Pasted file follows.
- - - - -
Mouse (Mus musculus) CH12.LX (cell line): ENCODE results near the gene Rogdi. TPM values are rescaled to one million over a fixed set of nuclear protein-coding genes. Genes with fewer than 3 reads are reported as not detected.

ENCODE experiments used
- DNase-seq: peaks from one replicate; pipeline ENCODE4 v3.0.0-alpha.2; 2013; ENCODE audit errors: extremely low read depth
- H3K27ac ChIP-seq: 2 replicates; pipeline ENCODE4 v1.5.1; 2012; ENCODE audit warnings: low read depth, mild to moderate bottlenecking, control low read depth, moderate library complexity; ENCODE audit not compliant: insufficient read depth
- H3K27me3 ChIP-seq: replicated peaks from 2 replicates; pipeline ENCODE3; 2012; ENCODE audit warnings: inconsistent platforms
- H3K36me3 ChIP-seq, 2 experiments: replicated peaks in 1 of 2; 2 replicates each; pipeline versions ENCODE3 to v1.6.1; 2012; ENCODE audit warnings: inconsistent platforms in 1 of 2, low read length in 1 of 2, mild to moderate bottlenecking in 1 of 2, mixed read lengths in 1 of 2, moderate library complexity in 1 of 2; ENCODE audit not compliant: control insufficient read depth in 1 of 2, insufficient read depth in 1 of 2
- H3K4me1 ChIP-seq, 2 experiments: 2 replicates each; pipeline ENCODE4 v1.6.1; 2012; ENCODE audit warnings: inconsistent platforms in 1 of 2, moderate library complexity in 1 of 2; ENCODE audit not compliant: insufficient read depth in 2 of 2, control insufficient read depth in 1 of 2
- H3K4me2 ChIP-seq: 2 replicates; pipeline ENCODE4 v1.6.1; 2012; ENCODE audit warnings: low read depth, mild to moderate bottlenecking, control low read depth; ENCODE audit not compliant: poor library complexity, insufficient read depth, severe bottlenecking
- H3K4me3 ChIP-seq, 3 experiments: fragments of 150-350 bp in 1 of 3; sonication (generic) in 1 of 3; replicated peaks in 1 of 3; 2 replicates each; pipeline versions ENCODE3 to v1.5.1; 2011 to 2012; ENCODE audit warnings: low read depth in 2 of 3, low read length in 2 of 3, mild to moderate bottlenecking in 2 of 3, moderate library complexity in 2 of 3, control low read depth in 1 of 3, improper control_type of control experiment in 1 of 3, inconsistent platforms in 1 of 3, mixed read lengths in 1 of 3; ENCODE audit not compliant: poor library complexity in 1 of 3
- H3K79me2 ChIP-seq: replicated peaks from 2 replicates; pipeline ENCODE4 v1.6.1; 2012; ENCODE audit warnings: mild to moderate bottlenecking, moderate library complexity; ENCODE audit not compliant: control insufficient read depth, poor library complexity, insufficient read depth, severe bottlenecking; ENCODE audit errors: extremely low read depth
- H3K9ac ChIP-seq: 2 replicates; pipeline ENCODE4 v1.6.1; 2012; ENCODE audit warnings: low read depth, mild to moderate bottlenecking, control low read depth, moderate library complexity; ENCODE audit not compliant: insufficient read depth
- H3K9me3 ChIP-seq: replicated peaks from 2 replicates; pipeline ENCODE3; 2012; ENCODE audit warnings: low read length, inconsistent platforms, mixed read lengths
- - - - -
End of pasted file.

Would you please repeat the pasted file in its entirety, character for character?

Mouse (Mus musculus) CH12.LX (cell line): ENCODE results near the gene Rogdi. TPM values are rescaled to one million over a fixed set of nuclear protein-coding genes. Genes with fewer than 3 reads are reported as not detected.

ENCODE experiments used
- DNase-seq: peaks from one replicate; pipeline ENCODE4 v3.0.0-alpha.2; 2013; ENCODE audit errors: extremely low read depth
- H3K27ac ChIP-seq: 2 replicates; pipeline ENCODE4 v1.5.1; 2012; ENCODE audit warnings: low read depth, mild to moderate bottlenecking, control low read depth, moderate library complexity; ENCODE audit not compliant: insufficient read depth
- H3K27me3 ChIP-seq: replicated peaks from 2 replicates; pipeline ENCODE3; 2012; ENCODE audit warnings: inconsistent platforms
- H3K36me3 ChIP-seq, 2 experiments: replicated peaks in 1 of 2; 2 replicates each; pipeline versions ENCODE3 to v1.6.1; 2012; ENCODE audit warnings: inconsistent platforms in 1 of 2, low read length in 1 of 2, mild to moderate bottlenecking in 1 of 2, mixed read lengths in 1 of 2, moderate library complexity in 1 of 2; ENCODE audit not compliant: control insufficient read depth in 1 of 2, insufficient read depth in 1 of 2
- H3K4me1 ChIP-seq, 2 experiments: 2 replicates each; pipeline ENCODE4 v1.6.1; 2012; ENCODE audit warnings: inconsistent platforms in 1 of 2, moderate library complexity in 1 of 2; ENCODE audit not compliant: insufficient read depth in 2 of 2, control insufficient read depth in 1 of 2
- H3K4me2 ChIP-seq: 2 replicates; pipeline ENCODE4 v1.6.1; 2012; ENCODE audit warnings: low read depth, mild to moderate bottlenecking, control low read depth; ENCODE audit not compliant: poor library complexity, insufficient read depth, severe bottlenecking
- H3K4me3 ChIP-seq, 3 experiments: fragments of 150-350 bp in 1 of 3; sonication (generic) in 1 of 3; replicated peaks in 1 of 3; 2 replicates each; pipeline versions ENCODE3 to v1.5.1; 2011 to 2012; ENCODE audit warnings: low read depth in 2 of 3, low read length in 2 of 3, mild to moderate bottlenecking in 2 of 3, moderate library complexity in 2 of 3, control low read depth in 1 of 3, improper control_type of control experiment in 1 of 3, inconsistent platforms in 1 of 3, mixed read lengths in 1 of 3; ENCODE audit not compliant: poor library complexity in 1 of 3
- H3K79me2 ChIP-seq: replicated peaks from 2 replicates; pipeline ENCODE4 v1.6.1; 2012; ENCODE audit warnings: mild to moderate bottlenecking, moderate library complexity; ENCODE audit not compliant: control insufficient read depth, poor library complexity, insufficient read depth, severe bottlenecking; ENCODE audit errors: extremely low read depth
- H3K9ac ChIP-seq: 2 replicates; pipeline ENCODE4 v1.6.1; 2012; ENCODE audit warnings: low read depth, mild to moderate bottlenecking, control low read depth, moderate library complexity; ENCODE audit not compliant: insufficient read depth
- H3K9me3 ChIP-seq: replicated peaks from 2 replicates; pipeline ENCODE3; 2012; ENCODE audit warnings: low read length, inconsistent platforms, mixed read lengths